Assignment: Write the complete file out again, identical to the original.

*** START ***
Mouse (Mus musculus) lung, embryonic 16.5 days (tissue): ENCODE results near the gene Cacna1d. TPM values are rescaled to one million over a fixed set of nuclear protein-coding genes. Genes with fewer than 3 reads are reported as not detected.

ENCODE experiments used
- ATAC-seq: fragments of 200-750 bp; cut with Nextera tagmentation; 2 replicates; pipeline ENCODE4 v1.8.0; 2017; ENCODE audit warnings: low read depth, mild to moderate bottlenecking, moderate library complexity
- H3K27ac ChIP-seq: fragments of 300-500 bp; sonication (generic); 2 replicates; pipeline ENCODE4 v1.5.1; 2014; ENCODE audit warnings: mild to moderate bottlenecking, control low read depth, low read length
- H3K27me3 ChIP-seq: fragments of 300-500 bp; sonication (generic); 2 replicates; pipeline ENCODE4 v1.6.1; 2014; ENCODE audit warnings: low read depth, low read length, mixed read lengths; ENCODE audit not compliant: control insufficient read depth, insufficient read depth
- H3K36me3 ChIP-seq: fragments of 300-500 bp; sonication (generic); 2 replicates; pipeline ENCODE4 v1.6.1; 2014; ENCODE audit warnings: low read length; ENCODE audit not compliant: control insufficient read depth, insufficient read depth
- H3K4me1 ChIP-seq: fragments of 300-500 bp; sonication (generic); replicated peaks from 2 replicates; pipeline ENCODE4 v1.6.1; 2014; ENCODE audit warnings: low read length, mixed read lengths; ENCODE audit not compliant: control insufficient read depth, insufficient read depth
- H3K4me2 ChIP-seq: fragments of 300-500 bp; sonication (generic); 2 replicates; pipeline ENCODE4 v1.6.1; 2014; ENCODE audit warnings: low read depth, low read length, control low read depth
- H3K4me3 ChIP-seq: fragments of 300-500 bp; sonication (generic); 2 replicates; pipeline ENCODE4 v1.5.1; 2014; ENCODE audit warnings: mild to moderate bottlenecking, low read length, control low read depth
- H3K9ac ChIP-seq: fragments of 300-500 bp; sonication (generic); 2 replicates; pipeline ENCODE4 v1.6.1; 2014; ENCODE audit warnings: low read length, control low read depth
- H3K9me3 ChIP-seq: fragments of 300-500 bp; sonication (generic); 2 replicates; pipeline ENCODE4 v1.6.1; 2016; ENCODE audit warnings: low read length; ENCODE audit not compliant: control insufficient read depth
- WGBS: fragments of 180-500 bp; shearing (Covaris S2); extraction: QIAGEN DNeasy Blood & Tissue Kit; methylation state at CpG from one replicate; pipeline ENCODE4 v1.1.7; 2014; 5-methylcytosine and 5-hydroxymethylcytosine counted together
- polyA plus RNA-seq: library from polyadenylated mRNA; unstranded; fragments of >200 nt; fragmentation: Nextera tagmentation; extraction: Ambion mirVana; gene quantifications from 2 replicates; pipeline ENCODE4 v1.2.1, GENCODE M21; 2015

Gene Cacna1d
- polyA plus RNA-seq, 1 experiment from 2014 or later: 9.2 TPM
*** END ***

Mouse (Mus musculus) lung, embryonic 16.5 days (tissue): ENCODE results near the gene Cacna1d. TPM values are rescaled to one million over a fixed set of nuclear protein-coding genes. Genes with fewer than 3 reads are reported as not detected.

ENCODE experiments used
- ATAC-seq: fragments of 200-750 bp; cut with Nextera tagmentation; 2 replicates; pipeline ENCODE4 v1.8.0; 2017; ENCODE audit warnings: low read depth, mild to moderate bottlenecking, moderate library complexity
- H3K27ac ChIP-seq: fragments of 300-500 bp; sonication (generic); 2 replicates; pipeline ENCODE4 v1.5.1; 2014; ENCODE audit warnings: mild to moderate bottlenecking, control low read depth, low read length
- H3K27me3 ChIP-seq: fragments of 300-500 bp; sonication (generic); 2 replicates; pipeline ENCODE4 v1.6.1; 2014; ENCODE audit warnings: low read depth, low read length, mixed read lengths; ENCODE audit not compliant: control insufficient read depth, insufficient read depth
- H3K36me3 ChIP-seq: fragments of 300-500 bp; sonication (generic); 2 replicates; pipeline ENCODE4 v1.6.1; 2014; ENCODE audit warnings: low read length; ENCODE audit not compliant: control insufficient read depth, insufficient read depth
- H3K4me1 ChIP-seq: fragments of 300-500 bp; sonication (generic); replicated peaks from 2 replicates; pipeline ENCODE4 v1.6.1; 2014; ENCODE audit warnings: low read length, mixed read lengths; ENCODE audit not compliant: control insufficient read depth, insufficient read depth
- H3K4me2 ChIP-seq: fragments of 300-500 bp; sonication (generic); 2 replicates; pipeline ENCODE4 v1.6.1; 2014; ENCODE audit warnings: low read depth, low read length, control low read depth
- H3K4me3 ChIP-seq: fragments of 300-500 bp; sonication (generic); 2 replicates; pipeline ENCODE4 v1.5.1; 2014; ENCODE audit warnings: mild to moderate bottlenecking, low read length, control low read depth
- H3K9ac ChIP-seq: fragments of 300-500 bp; sonication (generic); 2 replicates; pipeline ENCODE4 v1.6.1; 2014; ENCODE audit warnings: low read length, control low read depth
- H3K9me3 ChIP-seq: fragments of 300-500 bp; sonication (generic); 2 replicates; pipeline ENCODE4 v1.6.1; 2016; ENCODE audit warnings: low read length; ENCODE audit not compliant: control insufficient read depth
- WGBS: fragments of 180-500 bp; shearing (Covaris S2); extraction: QIAGEN DNeasy Blood & Tissue Kit; methylation state at CpG from one replicate; pipeline ENCODE4 v1.1.7; 2014; 5-methylcytosine and 5-hydroxymethylcytosine counted together
- polyA plus RNA-seq: library from polyadenylated mRNA; unstranded; fragments of >200 nt; fragmentation: Nextera tagmentation; extraction: Ambion mirVana; gene quantifications from 2 replicates; pipeline ENCODE4 v1.2.1, GENCODE M21; 2015

Gene Cacna1d
- polyA plus RNA-seq, 1 experiment from 2014 or later: 9.2 TPM